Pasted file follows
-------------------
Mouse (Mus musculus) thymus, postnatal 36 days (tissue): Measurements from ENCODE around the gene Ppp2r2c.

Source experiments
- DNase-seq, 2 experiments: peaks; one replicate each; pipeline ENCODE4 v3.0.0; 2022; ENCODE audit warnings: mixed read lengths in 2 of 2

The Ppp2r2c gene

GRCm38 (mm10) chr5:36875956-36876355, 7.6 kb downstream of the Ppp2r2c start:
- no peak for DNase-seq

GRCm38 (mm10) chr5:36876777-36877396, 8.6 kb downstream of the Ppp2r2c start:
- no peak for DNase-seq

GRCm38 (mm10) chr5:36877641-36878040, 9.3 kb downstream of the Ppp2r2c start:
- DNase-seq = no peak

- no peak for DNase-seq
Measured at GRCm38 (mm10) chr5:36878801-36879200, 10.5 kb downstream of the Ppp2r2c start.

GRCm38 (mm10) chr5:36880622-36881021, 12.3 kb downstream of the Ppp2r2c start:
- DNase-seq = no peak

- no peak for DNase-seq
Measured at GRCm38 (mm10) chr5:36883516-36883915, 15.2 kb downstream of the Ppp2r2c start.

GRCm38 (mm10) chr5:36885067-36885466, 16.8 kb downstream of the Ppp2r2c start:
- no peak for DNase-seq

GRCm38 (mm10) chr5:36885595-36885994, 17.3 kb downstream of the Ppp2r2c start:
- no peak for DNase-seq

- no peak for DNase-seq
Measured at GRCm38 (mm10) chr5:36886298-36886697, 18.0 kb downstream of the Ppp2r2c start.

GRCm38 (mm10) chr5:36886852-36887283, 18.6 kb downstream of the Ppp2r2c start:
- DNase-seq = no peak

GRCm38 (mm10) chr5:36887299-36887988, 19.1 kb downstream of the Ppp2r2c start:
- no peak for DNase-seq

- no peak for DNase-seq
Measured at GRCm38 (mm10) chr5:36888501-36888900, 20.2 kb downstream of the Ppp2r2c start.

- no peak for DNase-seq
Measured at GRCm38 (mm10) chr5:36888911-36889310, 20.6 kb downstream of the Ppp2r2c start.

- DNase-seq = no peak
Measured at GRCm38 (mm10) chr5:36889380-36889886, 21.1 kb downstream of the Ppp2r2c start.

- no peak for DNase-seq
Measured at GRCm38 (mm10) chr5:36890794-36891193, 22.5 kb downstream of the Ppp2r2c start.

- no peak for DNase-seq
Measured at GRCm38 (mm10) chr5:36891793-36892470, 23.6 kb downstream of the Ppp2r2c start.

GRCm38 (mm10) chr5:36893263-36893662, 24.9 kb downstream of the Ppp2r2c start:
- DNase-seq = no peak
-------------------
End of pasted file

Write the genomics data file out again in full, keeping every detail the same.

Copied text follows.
Mouse (Mus musculus) thymus, postnatal 36 days (tissue): Measurements from ENCODE around the gene Ppp2r2c.

Source experiments
- DNase-seq, 2 experiments: peaks; one replicate each; pipeline ENCODE4 v3.0.0; 2022; ENCODE audit warnings: mixed read lengths in 2 of 2

The Ppp2r2c gene

GRCm38 (mm10) chr5:36875956-36876355, 7.6 kb downstream of the Ppp2r2c start:
- no peak for DNase-seq

GRCm38 (mm10) chr5:36876777-36877396, 8.6 kb downstream of the Ppp2r2c start:
- no peak for DNase-seq

GRCm38 (mm10) chr5:36877641-36878040, 9.3 kb downstream of the Ppp2r2c start:
- DNase-seq = no peak

- no peak for DNase-seq
Measured at GRCm38 (mm10) chr5:36878801-36879200, 10.5 kb downstream of the Ppp2r2c start.

GRCm38 (mm10) chr5:36880622-36881021, 12.3 kb downstream of the Ppp2r2c start:
- DNase-seq = no peak

- no peak for DNase-seq
Measured at GRCm38 (mm10) chr5:36883516-36883915, 15.2 kb downstream of the Ppp2r2c start.

GRCm38 (mm10) chr5:36885067-36885466, 16.8 kb downstream of the Ppp2r2c start:
- no peak for DNase-seq

GRCm38 (mm10) chr5:36885595-36885994, 17.3 kb downstream of the Ppp2r2c start:
- no peak for DNase-seq

- no peak for DNase-seq
Measured at GRCm38 (mm10) chr5:36886298-36886697, 18.0 kb downstream of the Ppp2r2c start.

GRCm38 (mm10) chr5:36886852-36887283, 18.6 kb downstream of the Ppp2r2c start:
- DNase-seq = no peak

GRCm38 (mm10) chr5:36887299-36887988, 19.1 kb downstream of the Ppp2r2c start:
- no peak for DNase-seq

- no peak for DNase-seq
Measured at GRCm38 (mm10) chr5:36888501-36888900, 20.2 kb downstream of the Ppp2r2c start.

- no peak for DNase-seq
Measured at GRCm38 (mm10) chr5:36888911-36889310, 20.6 kb downstream of the Ppp2r2c start.

- DNase-seq = no peak
Measured at GRCm38 (mm10) chr5:36889380-36889886, 21.1 kb downstream of the Ppp2r2c start.

- no peak for DNase-seq
Measured at GRCm38 (mm10) chr5:36890794-36891193, 22.5 kb downstream of the Ppp2r2c start.

- no peak for DNase-seq
Measured at GRCm38 (mm10) chr5:36891793-36892470, 23.6 kb downstream of the Ppp2r2c start.

GRCm38 (mm10) chr5:36893263-36893662, 24.9 kb downstream of the Ppp2r2c start:
- DNase-seq = no peak